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Brazil: Pontes Touches Down

Brazilian bloggers’ reactions to the space flight of Marcos Pontes, the first Brazilian astronaut, run the gamut along a scale from enthusiasm to cynicism.

At the “unqualified joy” end of the scale an amateur radio operator in the northerneastern state of Piauí was positively effervescent over a Piauense's ham radio conversation with Pontes (pt):

IT'S TRUE… THE FOLLOWING TOOK PLACE THIS AFTERNOON (14:47 LOCAL TIME), 03 APRIL 2006. HAM RADIO OPERATOR JOÃO NETO (PS8PY) WAS THE FIRST RADIO AMATEUR FROM PIAUI TO MAKE CONTACT WITH BRAZILIAN ASTRONAUT MARCOS PONTES (PY0AEB). IT WAS AN INCOMPARABLE THRILL FOR JOAO. THE CONTACT WAS MADE IN VOICE ON FREQUENCY 145.800 (RECEIVING) AND 144.490 (TRANSMISSION). CONGRATULATIONS NETO, YOU'RE A GIANT AMONG RADIO AMATEURS!!!!!!!

Over!

In a rather less capitalized post, Daniel Ferreira da Silva is happy to see a Brazilian in space (pt), but wonders whether now is the right time to be focusing the country's resources on such adventures:

In other news: of course we were happy to see the first Brazilian astronaut, Marcos Pontes, carry out in first mission into space… It's also important that the government invest so that we can join the club of countries that send up astronauts (which today includes the United States, Russia, and China), which could happen in the longer term. But is this really something that's necessary today, and not in a more ?stable future? Perhaps this investment could be used for more urgent needs, like the development of Brazil's own space program, which is running a bit behind schedule? Something to think about. In any case, good luck to our space pioneer, on this the anniversary of the first flight of Santos Dumont.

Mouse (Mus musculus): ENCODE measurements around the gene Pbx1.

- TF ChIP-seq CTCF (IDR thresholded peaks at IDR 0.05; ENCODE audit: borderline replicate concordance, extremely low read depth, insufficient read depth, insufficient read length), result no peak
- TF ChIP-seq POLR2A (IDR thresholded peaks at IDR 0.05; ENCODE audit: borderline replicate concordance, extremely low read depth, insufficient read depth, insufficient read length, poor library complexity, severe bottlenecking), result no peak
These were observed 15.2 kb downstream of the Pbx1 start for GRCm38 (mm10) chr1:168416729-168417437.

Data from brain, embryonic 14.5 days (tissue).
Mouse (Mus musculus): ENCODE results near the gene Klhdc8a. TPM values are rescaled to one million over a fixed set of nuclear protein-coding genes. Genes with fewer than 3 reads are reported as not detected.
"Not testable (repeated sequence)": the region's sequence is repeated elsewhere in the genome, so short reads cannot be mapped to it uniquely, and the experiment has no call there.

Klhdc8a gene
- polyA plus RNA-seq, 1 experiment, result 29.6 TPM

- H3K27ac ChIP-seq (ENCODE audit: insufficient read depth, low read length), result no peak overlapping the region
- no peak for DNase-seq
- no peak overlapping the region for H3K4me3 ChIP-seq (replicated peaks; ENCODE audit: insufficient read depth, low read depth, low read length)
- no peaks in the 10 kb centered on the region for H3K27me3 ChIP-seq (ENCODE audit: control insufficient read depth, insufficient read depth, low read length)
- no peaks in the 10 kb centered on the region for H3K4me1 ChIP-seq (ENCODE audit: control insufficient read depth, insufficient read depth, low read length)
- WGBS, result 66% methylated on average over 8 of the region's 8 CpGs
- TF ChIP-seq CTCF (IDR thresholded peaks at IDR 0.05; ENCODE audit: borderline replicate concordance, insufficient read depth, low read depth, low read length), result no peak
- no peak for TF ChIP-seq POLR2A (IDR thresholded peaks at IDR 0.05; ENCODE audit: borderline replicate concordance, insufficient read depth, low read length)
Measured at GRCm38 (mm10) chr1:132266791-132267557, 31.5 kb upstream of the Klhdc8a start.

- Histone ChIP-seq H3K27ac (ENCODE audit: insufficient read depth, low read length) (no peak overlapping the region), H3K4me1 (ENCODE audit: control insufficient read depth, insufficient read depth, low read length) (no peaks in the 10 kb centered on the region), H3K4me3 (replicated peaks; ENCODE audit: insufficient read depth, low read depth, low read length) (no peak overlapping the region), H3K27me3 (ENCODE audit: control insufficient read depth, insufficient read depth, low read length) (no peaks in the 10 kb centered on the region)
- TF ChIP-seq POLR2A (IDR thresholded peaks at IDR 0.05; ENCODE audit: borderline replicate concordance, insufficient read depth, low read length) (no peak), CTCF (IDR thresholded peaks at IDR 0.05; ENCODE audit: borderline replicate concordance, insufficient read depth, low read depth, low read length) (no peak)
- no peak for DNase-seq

In his post “Pontes, Patriotisms, Politics and Perspectives (pt)
“, a young skeptic argues that while Pontes is to be commended for showing that it's possible for a Brazilian to reach orbit, the public would be better served by more sustained media efforts to popularize science in Brazil, particularly by recognizing the work of Brazilian Scientists such as physicist César Lattes:

It would be better if the press would explain the thoughts that have made it possible for him to be there. It wasn't the Catholic Church, it wasn't the President of the Republic. It's because of people like Newton, Godard, and even Sagan. It's an offense to the intelligence of these people to say that Marcos Pontes or any other astronaut conquered space or is closer to the stars. 350 km are insignificant compared to a light-year.

But what happens? Everyone thinks that getting into orbit is further than that, and no one makes the effort to understand the physical principles that are involved. Telescopes reach much further than Pontes every day. And no one makes the effort to inform the public how far they go. After all, there are people who have never been in orbit 350 kilometers above the lithosphere, but who deserve far more praise than Marcos Pontes. The people who are working on the reconstruction of the launch pad in Alcântara, for example. HOW MANY BRAZILIANS KNOW WHO CÉSAR LATTES WAS??! We're less worthy of recognition than Marcos Pontes, and Marcos Pontes is less worthy of re cognition than César Lattes.

One wag suggested that a certain politician take direct inspiration (pt) from Pontes’ flight:

The day before yesterday in the embassy of China in Brasilia, when Lula saw the first Brazilian travel into space on TV, he couldn't contain himself and he said “That's the kind of trip I'd like to take…” … So I'm launching a campaign so that we can all help poor Lula in some way. HELP HIM REALIZE HIS DREAM OF BECOMING AN ASTRONAUT!

Apparently not a Lula fan!

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